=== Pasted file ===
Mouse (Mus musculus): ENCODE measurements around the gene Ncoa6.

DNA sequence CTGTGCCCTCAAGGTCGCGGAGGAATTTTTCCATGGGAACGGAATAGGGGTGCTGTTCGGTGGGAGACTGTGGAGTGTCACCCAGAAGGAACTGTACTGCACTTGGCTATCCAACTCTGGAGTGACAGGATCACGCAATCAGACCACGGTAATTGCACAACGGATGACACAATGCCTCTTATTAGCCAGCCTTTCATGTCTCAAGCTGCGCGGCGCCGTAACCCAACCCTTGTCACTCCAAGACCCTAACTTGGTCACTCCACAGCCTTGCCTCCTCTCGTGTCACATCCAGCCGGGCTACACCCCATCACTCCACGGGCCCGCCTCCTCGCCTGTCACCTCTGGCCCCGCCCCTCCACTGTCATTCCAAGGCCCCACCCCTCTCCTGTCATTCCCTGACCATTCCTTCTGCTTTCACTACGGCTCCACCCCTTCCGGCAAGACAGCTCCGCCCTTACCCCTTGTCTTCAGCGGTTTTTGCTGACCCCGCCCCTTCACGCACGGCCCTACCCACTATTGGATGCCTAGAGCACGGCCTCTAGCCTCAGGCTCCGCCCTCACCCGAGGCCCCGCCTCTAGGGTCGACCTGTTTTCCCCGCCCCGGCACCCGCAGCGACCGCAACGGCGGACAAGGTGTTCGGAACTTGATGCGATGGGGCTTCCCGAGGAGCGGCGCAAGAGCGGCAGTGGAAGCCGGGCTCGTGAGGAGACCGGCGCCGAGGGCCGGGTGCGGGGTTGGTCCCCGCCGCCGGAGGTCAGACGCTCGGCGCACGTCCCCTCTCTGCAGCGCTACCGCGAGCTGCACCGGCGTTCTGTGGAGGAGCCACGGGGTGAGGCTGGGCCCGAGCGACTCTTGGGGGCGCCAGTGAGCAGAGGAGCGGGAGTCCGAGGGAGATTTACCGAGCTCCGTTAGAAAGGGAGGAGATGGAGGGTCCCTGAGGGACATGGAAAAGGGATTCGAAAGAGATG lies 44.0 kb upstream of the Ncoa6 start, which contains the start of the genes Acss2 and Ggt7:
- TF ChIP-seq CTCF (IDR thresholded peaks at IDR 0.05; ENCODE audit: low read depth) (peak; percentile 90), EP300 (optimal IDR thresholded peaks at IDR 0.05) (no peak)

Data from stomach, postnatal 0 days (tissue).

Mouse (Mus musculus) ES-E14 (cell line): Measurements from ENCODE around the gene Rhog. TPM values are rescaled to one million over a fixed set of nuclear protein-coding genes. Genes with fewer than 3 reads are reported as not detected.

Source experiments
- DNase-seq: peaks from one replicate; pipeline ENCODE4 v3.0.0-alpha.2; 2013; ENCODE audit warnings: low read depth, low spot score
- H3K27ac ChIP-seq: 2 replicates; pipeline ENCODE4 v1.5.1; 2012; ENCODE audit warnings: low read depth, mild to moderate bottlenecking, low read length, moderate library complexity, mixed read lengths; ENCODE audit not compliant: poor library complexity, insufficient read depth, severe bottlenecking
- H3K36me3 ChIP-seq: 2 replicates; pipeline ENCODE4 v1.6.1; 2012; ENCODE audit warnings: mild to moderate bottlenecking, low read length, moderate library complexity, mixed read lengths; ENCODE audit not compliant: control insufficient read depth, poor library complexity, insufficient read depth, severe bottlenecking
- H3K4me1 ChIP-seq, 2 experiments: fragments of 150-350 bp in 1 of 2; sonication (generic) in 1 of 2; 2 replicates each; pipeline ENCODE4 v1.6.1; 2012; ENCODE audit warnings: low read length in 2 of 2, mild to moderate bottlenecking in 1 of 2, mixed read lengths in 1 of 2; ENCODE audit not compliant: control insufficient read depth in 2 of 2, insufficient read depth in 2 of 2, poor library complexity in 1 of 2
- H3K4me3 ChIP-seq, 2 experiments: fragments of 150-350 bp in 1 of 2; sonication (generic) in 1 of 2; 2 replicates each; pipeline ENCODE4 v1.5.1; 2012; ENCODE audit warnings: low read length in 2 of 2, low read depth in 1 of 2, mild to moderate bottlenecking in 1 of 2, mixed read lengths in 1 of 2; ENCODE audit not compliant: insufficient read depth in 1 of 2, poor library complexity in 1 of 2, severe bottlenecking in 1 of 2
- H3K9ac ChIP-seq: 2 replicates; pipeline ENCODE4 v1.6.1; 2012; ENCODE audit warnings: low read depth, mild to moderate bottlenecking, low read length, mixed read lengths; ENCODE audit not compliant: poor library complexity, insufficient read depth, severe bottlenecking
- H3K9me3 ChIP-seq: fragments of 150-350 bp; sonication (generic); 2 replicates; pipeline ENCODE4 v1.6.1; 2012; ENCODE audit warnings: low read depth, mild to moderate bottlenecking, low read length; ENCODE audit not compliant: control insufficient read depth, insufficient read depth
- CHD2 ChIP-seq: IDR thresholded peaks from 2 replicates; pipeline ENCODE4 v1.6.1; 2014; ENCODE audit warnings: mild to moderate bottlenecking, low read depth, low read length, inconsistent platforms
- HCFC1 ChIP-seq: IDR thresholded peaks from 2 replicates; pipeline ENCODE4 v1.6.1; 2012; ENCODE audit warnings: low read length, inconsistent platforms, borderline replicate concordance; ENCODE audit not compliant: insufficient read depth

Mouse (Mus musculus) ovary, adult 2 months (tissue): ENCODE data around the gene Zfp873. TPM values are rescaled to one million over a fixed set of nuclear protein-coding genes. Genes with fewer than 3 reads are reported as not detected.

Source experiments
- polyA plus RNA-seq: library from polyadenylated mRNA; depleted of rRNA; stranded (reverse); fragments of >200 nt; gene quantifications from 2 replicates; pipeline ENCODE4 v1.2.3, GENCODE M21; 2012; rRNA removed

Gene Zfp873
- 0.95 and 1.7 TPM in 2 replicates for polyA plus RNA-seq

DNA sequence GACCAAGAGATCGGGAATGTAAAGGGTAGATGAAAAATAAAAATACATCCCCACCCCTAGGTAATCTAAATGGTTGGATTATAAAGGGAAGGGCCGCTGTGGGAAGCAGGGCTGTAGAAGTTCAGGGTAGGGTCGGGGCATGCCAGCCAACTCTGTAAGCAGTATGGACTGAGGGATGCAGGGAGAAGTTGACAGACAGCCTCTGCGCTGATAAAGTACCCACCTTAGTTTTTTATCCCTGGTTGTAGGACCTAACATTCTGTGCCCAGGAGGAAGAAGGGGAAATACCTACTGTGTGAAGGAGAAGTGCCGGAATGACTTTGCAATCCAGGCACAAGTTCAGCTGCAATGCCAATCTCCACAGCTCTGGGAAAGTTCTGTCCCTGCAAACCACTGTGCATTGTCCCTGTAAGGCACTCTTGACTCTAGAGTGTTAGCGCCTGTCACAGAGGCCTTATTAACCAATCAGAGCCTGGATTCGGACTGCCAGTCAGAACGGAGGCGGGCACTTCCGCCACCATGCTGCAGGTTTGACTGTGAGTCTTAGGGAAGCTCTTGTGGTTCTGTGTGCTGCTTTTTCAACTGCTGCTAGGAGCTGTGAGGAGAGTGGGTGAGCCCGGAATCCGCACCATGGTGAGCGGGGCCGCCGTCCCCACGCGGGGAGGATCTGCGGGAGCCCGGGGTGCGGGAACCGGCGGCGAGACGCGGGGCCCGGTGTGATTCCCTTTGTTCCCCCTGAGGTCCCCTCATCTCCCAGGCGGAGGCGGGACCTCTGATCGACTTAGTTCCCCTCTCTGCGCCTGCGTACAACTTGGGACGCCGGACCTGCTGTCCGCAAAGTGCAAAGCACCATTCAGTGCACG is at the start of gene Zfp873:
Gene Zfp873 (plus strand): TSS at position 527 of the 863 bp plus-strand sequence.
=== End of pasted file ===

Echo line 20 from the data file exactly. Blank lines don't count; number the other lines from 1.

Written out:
- 0.95 and 1.7 TPM in 2 replicates for polyA plus RNA-seq